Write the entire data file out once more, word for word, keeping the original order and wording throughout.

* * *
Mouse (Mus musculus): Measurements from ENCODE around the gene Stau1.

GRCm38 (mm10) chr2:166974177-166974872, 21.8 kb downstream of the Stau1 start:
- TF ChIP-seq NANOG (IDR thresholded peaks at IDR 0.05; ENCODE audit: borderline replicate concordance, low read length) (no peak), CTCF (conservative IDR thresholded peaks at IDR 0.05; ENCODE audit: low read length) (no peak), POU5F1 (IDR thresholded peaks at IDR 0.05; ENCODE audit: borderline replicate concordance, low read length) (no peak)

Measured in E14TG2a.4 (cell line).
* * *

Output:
Mouse (Mus musculus): Measurements from ENCODE around the gene Stau1.

GRCm38 (mm10) chr2:166974177-166974872, 21.8 kb downstream of the Stau1 start:
- TF ChIP-seq NANOG (IDR thresholded peaks at IDR 0.05; ENCODE audit: borderline replicate concordance, low read length) (no peak), CTCF (conservative IDR thresholded peaks at IDR 0.05; ENCODE audit: low read length) (no peak), POU5F1 (IDR thresholded peaks at IDR 0.05; ENCODE audit: borderline replicate concordance, low read length) (no peak)

Measured in E14TG2a.4 (cell line).